A: This is primarily a safety study. Also, efficacy looking for expression of dystrophin. Outcome measure include muscle biopsy for dystrophin restoration, muscle MRI, 100 Meter Walk and motor function
Q: Because of AAV delivery, will this prohibit patients from future studies? Or only AAV based therapies?
A: Trial participants will be immunized to AAv9 and precluded with the same vector later. Note, this is an experimental trial and not an approved drug. This will prohibit patient’s participation in other clinical trials but should not preclude receiving an approved treatment.
Q: Are people outside US eligible for clinical trial?
A: It’s not off the table but outside the U.S. does propose challenges. It is intense the month before and month after the trial. It includes hospital stay and multiple visits. Follow up 1 month, 3 month, 6 month 12 month, 18 month and 24 month. Also, if the patient gets sick he will need to be seen at Nationwide right away. At Nationwide, they work with a lot of International patients and have an international office.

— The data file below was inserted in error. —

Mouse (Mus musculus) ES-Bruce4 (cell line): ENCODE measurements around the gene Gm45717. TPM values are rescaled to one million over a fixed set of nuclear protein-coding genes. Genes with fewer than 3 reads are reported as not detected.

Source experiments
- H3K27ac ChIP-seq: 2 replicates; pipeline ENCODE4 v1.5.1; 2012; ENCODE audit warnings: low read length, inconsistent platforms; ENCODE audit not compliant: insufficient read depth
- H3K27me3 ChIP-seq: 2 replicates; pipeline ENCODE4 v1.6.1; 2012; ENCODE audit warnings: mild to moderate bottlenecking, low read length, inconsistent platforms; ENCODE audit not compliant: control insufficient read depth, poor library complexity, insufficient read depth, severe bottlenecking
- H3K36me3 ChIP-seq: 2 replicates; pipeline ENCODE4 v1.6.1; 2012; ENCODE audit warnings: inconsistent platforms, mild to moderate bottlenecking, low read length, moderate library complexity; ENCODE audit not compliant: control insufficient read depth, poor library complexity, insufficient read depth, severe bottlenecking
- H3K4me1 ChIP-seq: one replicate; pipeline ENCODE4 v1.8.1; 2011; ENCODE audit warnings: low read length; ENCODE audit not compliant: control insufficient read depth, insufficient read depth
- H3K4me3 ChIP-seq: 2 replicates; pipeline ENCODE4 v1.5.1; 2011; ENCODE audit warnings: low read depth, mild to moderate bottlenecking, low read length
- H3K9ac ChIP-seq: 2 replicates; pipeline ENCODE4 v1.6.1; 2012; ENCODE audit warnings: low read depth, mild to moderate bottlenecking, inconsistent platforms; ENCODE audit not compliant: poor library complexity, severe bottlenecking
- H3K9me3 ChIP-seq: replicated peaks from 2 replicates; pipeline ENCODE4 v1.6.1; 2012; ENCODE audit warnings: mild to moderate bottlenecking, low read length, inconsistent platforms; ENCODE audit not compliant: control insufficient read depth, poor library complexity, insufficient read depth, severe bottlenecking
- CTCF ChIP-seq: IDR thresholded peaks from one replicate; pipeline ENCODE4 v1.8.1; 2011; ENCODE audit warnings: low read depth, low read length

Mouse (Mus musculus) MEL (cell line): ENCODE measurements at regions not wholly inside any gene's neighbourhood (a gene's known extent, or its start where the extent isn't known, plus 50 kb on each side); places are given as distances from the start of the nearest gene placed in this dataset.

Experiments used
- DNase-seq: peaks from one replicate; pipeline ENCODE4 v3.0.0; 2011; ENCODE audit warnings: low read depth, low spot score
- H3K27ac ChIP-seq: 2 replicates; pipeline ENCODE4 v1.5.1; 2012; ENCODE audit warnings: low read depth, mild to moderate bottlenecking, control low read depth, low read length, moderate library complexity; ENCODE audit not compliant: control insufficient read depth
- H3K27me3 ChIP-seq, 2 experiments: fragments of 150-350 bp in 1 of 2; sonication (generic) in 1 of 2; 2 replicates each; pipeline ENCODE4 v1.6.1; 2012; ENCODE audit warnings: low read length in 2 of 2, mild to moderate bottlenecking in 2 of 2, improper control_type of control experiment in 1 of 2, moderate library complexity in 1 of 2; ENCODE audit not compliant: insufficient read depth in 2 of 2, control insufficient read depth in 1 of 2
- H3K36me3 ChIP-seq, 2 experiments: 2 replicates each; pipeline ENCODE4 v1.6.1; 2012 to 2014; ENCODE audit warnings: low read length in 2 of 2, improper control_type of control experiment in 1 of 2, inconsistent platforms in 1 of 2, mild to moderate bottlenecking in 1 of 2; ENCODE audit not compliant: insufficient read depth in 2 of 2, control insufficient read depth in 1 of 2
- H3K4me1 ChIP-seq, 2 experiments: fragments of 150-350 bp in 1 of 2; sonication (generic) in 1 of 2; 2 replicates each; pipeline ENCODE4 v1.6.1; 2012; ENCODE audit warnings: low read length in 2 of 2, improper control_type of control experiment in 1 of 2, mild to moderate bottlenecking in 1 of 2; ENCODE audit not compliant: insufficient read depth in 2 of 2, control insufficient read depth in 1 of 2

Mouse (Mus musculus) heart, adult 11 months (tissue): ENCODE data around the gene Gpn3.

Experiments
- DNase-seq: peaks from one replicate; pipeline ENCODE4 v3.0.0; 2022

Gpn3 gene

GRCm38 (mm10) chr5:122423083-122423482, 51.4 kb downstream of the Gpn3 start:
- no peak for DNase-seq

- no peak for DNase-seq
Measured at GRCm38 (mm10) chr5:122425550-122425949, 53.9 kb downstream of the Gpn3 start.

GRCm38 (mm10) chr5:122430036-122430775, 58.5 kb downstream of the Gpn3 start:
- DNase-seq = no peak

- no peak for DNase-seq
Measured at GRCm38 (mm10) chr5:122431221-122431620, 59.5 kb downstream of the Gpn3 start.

Q: What is the dosage?
A: They will use an efficacy dose – that to which we expect to be beneficial. It will be a dose escalation study, but still it is a safety study. They have a couple papers coming out in the next couple of months.
Debra Miller thanked Dr. Flanigan: We are all grateful that Dr. Flanigan took the road less traveled and addressed the needs of the duplication families. We look forward to his success in translating this to clinical trials.
“We appreciate CureDuchenne’s unwavering support of our research,” said Dr. Flanigan.
CureDuchenne is grateful for every dollar that all of you have raised, every minute spent on the phone, every Facebook post, bake off and profit-share organized. But most importantly, thank you for putting your story out there to encourage your community to support meaningful research. We know it’s not easy, it can feel frustrating but the success gained so far is because of your commitment to getting this research to trial.
It is imperative that we raise $50,000 over the next few months to maintain the momentum. For more information go: www.CureDuchenne.org/Flanigan. Contact Kylee at Kylee@CureDuchenne.org or 949-872-2552 on how you can help or donate today.